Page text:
John McCain, Rush Limbaugh, Michael Steele, and other Republicans are shocked, shocked that there are -- shudder -- earmarks in the budget bill that's currently before Congress. And they're shocked, even though (despite their convenient denials) they were neck-deep in the negotiating process and inserted plenty of earmarks of their own. The current G.O.P. meme: the presence of localized spending promises in the federal budget proves Obama's really just another tax-and-spend liberal who, if we're not careful, will nationalize the steel industry. (Or the banks.) And many talking heads are buying into that meme.
How short people's memories are, in this era when nothing longer than 140 characters can stick in our minds. Obama got beat up some in the recovery package -- but He Can Be Taught. When NPR's Mara Liasson asked him what he had learned from that experience back on Feb. 9, he answered:
I mean, I suppose what I could have done is started off with
no tax cuts, knowing that I was going to want some and then let them
take credit for all of them. And maybe that's the lesson I learned.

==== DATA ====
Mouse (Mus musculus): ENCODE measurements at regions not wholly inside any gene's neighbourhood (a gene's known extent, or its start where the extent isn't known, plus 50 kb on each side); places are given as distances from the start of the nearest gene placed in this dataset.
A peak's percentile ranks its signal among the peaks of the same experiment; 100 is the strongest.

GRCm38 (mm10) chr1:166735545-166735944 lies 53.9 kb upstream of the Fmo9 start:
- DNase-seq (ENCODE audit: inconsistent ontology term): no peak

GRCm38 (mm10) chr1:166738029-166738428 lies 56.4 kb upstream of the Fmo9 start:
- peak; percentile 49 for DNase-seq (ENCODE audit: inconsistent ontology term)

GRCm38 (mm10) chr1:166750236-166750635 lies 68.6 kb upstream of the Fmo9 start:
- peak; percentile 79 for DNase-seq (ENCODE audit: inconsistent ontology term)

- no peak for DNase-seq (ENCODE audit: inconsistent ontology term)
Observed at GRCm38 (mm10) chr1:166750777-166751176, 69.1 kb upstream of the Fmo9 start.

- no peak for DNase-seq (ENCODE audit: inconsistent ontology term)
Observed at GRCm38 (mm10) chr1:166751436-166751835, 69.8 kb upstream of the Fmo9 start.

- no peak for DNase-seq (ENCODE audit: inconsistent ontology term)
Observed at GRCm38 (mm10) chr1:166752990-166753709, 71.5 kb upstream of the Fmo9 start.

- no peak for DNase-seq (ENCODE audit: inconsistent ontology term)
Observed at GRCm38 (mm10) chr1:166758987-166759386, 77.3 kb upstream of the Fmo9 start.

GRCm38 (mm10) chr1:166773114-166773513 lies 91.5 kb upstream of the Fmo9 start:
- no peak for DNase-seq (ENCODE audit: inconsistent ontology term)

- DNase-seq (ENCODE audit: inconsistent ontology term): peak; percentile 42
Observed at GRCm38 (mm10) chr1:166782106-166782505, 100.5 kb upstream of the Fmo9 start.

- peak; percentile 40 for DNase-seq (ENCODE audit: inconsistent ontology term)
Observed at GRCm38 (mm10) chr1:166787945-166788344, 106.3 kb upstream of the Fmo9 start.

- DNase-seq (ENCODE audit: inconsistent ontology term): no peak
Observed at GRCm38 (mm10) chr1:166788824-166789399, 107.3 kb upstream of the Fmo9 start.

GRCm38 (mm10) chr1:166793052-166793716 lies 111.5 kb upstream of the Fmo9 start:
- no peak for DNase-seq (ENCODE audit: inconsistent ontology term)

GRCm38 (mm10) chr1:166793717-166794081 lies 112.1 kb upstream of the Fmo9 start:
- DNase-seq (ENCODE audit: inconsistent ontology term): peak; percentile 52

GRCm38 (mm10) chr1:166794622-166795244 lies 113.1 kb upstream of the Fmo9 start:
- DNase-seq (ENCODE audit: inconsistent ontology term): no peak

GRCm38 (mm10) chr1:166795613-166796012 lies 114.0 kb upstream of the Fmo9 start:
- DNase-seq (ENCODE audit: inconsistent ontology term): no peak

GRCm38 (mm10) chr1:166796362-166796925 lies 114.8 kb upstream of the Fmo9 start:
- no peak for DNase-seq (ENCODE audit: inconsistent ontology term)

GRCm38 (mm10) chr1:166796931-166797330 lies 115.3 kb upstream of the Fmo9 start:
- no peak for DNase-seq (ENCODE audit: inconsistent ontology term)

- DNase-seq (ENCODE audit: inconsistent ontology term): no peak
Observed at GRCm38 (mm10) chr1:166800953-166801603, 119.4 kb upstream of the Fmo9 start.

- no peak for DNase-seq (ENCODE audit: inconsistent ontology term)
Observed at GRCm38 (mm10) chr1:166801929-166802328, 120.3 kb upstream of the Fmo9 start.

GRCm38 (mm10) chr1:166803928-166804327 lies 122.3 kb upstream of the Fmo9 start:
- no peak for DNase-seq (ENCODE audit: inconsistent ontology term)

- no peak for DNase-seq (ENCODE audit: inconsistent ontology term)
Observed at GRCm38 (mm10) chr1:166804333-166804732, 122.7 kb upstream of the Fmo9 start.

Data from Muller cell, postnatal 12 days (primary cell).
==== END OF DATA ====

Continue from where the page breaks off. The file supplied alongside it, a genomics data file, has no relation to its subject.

In other words: next time I propose legislation, I'll make sure I include some stuff I can negotiate away so that "compromise" winds up being pretty close to what I wanted in the first place.
So there's some pork in the budget, and Republicans want it out, and if some of it comes out then they can claim they made Obama blink, and maybe they'll vote for it? Wow! I'm shocked, shocked that such a thing could ever happen in Washington.
Or, actually, I'm shocked that Obama ever thought he could get away, in Washington, with doing things any other way, when he started the ball rolling on the recovery bill. And equally shocked that John McCain, a Beltway insider if there ever was one, may actually think something other than good poker is happening now.
M.S. Bellows, Jr. writes the blog Warranted Wiretaps, which was incubated as a column for Huffington Post's election-season Off The Bus project and provides both commentary and original media, such as audio of White House press conference calls, press releases and other primary news sources.